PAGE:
Morgan Spence made Disaster Island in his bedroom studio using the popular children's toy, a webcam and his laptop.
Now it has been snapped up by the British Red Cross.
It is the centrepiece of the crisis charity's new campaign focusing on resilience - the ability to cope with disasters both at home and abroad.
Morgan said: "I developed an interest in making animated films about three years ago, but I have been a fan of Lego since I was about four.
"This project was a great chance to combine two of my big interests and do something worthwhile at the same time.
"I have learned a huge amount in the process and I hope Disaster Island will help others understand the importance of resilience.
"The terrible flooding in parts of the UK at the moment shows disasters do not just happen on the other side of the world."
Disaster Island has been made into a game, with Lego figures depicting different scenarios that players can choose from, depending on which character they would like to be.
It also highlights the dangers of communities not being prepared for disasters, which the Red Cross hope will raise awareness about resilience.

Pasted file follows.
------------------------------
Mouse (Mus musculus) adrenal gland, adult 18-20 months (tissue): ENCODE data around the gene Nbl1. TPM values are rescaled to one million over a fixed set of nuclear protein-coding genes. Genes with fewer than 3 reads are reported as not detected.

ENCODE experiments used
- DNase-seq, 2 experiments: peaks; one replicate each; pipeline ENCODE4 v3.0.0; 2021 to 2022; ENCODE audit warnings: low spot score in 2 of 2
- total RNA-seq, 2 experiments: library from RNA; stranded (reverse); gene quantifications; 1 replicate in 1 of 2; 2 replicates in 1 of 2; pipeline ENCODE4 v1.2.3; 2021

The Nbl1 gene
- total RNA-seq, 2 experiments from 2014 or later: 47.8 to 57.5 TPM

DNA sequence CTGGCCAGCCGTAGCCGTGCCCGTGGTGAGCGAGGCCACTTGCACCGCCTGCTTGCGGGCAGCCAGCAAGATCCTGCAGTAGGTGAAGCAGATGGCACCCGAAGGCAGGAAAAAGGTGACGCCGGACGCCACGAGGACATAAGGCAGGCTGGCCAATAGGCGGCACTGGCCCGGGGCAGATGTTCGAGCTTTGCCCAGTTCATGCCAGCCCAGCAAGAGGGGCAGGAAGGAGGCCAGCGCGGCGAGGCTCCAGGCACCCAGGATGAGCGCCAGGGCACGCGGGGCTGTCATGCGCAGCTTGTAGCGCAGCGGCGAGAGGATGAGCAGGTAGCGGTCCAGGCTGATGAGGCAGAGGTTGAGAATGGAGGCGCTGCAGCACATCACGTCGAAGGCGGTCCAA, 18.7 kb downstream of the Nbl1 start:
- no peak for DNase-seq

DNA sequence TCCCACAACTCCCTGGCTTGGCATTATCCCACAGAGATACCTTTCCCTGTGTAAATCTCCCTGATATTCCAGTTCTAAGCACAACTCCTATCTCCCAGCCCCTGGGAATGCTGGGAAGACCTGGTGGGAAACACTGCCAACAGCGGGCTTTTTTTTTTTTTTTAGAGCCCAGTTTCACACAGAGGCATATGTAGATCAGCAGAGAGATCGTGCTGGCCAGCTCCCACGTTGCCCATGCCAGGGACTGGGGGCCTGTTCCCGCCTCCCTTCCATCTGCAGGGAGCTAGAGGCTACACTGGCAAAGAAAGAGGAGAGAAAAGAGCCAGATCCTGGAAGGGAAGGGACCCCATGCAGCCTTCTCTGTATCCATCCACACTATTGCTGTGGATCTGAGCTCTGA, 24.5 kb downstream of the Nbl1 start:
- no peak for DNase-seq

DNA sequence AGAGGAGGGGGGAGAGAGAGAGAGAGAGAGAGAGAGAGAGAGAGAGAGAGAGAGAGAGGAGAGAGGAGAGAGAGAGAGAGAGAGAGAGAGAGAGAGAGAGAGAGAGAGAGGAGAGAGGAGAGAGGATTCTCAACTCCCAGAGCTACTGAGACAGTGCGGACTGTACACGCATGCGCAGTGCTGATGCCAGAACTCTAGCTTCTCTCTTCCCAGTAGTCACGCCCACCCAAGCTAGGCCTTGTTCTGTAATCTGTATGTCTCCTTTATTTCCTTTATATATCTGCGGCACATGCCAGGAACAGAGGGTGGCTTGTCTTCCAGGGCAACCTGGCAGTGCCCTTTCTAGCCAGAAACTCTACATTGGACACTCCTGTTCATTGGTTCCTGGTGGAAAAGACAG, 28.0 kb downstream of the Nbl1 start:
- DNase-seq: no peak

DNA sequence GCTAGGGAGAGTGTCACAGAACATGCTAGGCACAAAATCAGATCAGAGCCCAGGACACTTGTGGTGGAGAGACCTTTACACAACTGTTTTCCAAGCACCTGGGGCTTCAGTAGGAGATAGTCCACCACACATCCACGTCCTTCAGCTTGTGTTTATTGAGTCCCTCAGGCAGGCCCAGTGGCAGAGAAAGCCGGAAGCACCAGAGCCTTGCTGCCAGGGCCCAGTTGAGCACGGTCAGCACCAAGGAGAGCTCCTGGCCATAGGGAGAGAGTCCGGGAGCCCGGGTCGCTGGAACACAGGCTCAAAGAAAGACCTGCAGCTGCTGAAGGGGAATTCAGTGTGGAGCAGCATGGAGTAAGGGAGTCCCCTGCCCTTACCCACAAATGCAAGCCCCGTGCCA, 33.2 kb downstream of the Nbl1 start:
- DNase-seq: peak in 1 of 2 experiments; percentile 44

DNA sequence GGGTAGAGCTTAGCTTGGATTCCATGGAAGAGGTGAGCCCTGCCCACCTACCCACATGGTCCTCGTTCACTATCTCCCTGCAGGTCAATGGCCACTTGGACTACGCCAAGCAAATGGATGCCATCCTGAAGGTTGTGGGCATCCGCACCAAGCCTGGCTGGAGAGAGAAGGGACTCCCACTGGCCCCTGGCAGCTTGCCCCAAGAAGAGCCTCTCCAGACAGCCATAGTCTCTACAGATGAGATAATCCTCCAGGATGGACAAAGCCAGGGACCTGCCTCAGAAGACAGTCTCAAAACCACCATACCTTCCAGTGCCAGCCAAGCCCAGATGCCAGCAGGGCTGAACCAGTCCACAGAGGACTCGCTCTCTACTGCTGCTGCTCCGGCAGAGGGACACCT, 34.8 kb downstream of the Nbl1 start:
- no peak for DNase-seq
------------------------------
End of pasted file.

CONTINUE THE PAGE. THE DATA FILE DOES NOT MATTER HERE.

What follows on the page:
Paul Jenkins, Red Cross head of partnership development, said: "Disaster Island highlights the importance of resilience in a simple way.
"It illustrates the need to work with communities to take action beforehand to make sure the impact of disasters is drastically reduced.
"Our work to build resilience with communities has been guiding what we do for decades and is now as important as ever."
Morgan, from Kilbarchan, in Renfrewshire, and a third year pupil at Johnstone High, is working towards his Duke Of Edinburgh bronze award and plans to use the film to help him achieve it.
He said: " Making Disaster Island has taught me a lot about the Red Cross and the work they do at home and abroad.
"If my film helps other people understand that and makes them think, then I will be very proud.
"People are a bit surprised when they find out I make animated films with Lego but all my pals think it is really cool.
"I am excited about my film being shown because it will be seen by a huge number of people.
"I'm hoping to make animation my career so Disaster Island was great experience and will be good to have in my work catalogue."
A spokesman from the Red Cross said the film "really is impressive".
He added: "We are delighted with it."